Salon.com senior editor Moses (Wintering: A Novel of Sylvia Plath, 2003, etc.) shares an emotive life framed by sugary sweets.
The author grew up in Palo Alto, Calif., in the 1960s, and her mercurial, struggling-artist mother co-dependently bonded amid a male-dominated household. A “compliant, tidy daughter,” Moses recalls sugar being the “mainstay of my diet as a child,” which only amplified her “cake obsession” as an adult. The author recalls fond memories of her San Franciscan relatives, especially her “parsimonious old coot” of a grandfather who demonstrated an uncanny knack for fudge-making and trolling the dump for discarded treasures. Her confident mother subsisted within a “fairly constant thrum of creative emergency,” demonstrated in the crafting of spectacular birthday cakes for her children like three-dimensional bunnies and an elaborate gingerbread Noah's Ark. Though Moses believed her parents to be “disastrously mismatched,” they managed to keep the family unified throughout frequent relocations to various East Coast locales to accommodate her father's job, as well as a move from Virginia to Alaska in 1974 that created significant riffs in her parent's marriage. In the years that followed, the author found contentment in random boyfriends, her college days back in California, a prized editorial job at North Point Press in Berkeley, where she befriended authors like M.F.K. Fisher and Kay Boyle, and in creating a family of her own. Deliberate, sensitive and meticulous, the narrative brims with dense, curiously exacting detail, and each chapter closes with a tempting, uncomplicated recipe.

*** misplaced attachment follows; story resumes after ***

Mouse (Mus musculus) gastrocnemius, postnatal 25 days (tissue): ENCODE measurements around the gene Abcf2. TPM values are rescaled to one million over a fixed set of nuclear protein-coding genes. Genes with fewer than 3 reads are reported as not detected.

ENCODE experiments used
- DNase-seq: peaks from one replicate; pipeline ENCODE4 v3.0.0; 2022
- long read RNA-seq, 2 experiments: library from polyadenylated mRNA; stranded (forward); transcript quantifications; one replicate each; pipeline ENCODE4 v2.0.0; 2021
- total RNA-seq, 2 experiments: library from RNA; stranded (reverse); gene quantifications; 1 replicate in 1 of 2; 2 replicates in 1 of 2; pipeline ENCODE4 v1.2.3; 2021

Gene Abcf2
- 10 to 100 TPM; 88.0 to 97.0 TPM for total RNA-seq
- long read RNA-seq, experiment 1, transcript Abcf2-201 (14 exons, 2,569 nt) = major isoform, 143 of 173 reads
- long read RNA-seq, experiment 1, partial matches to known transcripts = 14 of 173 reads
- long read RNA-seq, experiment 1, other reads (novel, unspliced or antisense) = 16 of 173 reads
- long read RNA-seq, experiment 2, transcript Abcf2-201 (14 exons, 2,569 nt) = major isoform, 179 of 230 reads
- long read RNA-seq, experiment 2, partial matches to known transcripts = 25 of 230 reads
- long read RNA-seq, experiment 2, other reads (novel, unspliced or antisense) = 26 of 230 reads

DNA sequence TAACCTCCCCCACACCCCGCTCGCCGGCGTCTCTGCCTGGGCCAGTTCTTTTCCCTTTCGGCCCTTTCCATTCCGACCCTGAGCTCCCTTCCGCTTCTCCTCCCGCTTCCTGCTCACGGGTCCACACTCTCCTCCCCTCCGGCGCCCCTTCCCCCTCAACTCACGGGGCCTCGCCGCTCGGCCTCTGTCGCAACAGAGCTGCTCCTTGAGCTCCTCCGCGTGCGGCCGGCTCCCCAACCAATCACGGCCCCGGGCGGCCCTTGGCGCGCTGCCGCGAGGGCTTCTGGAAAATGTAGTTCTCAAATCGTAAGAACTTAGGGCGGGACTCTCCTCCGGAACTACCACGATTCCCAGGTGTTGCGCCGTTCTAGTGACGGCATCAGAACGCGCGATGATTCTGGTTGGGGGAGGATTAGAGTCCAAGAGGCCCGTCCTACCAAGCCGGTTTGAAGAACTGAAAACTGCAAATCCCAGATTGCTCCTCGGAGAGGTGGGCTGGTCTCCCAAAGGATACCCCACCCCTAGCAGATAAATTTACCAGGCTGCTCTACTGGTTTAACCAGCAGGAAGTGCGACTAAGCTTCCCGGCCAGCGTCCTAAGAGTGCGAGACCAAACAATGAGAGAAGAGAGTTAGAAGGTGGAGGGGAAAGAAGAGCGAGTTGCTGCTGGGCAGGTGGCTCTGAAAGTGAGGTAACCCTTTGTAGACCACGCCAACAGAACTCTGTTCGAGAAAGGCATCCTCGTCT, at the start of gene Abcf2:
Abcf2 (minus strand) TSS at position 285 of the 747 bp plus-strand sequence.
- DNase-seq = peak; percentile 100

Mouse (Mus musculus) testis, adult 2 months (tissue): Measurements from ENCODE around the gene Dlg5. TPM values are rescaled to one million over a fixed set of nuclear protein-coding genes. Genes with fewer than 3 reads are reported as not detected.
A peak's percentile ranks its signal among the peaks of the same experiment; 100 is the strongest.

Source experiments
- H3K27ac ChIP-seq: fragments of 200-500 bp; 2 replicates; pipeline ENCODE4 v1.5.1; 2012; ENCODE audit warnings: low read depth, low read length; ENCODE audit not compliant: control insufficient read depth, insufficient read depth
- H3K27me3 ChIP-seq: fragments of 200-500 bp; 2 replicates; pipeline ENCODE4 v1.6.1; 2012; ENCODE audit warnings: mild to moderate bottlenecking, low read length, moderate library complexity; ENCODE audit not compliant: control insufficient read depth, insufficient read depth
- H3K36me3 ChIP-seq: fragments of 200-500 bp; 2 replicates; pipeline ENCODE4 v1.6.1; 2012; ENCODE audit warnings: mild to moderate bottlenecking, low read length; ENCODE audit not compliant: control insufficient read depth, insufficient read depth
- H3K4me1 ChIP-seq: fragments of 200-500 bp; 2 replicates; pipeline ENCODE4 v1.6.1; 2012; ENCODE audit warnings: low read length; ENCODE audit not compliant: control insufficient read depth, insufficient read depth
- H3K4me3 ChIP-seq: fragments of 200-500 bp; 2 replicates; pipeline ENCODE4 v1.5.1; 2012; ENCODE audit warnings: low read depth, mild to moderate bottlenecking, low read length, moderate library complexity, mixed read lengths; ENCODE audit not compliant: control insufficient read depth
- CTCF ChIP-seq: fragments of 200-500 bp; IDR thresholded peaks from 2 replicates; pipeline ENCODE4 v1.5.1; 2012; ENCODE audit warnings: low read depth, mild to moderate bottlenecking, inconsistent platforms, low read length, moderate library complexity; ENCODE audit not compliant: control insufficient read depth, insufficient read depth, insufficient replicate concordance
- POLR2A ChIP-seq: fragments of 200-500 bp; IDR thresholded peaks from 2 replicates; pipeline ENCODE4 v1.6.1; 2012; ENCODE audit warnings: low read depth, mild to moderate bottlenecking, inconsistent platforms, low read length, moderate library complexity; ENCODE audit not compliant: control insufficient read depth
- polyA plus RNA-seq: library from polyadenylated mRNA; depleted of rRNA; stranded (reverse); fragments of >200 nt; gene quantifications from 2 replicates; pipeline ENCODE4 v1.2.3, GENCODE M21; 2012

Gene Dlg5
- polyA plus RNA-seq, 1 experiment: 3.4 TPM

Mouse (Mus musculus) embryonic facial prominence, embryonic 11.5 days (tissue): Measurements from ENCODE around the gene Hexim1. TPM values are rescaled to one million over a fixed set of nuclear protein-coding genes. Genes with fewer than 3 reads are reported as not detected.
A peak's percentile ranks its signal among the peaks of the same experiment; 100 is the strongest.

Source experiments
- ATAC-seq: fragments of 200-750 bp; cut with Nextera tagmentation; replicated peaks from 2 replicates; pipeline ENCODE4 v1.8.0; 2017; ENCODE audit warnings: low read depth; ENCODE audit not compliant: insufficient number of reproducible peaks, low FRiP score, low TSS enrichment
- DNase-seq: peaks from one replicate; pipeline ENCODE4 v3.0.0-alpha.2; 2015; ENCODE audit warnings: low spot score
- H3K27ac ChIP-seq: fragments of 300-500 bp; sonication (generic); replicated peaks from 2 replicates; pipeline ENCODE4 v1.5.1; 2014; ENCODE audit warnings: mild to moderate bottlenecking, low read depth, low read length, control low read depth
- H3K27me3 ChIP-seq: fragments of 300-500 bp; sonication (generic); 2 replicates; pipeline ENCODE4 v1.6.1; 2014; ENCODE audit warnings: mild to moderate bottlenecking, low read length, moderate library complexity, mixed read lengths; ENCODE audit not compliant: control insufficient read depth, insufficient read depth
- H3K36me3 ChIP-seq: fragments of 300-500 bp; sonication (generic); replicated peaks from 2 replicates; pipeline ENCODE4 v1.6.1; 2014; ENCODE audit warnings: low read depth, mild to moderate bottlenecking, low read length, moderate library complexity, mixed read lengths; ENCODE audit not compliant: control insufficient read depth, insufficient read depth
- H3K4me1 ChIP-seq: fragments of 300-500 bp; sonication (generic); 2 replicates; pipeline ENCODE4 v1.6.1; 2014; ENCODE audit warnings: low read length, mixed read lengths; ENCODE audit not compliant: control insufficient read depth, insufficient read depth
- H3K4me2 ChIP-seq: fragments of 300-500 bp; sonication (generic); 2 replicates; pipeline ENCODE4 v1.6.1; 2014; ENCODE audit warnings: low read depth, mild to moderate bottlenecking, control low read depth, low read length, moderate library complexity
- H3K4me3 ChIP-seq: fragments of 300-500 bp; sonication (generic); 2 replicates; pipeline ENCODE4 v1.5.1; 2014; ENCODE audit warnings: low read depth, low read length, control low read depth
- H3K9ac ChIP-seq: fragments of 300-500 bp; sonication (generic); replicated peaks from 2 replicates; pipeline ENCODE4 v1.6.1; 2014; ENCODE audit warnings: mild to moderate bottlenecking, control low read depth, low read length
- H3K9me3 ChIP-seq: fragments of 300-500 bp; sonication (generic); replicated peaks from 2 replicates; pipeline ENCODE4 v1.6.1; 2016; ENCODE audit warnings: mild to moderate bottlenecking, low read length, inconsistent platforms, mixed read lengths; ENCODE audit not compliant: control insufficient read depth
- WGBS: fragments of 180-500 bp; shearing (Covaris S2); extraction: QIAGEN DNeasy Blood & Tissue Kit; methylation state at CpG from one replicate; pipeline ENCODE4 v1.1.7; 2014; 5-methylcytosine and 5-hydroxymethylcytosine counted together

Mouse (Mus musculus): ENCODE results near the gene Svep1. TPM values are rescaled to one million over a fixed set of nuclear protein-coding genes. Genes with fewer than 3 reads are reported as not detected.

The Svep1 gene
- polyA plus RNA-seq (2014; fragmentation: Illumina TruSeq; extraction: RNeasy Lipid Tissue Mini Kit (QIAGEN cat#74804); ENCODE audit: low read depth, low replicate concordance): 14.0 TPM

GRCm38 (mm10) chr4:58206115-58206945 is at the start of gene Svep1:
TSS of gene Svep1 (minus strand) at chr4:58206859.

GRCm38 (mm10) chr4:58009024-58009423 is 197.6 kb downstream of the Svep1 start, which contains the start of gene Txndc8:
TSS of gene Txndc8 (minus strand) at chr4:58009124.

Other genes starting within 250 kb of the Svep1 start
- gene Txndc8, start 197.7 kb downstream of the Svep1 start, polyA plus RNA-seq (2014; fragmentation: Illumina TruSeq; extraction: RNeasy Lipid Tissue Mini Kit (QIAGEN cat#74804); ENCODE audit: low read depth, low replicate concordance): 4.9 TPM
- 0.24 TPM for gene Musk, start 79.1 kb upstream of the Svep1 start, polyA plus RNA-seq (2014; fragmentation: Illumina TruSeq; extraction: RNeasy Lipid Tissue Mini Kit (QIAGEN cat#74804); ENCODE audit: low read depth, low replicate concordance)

A delectable, well-crafted memoir.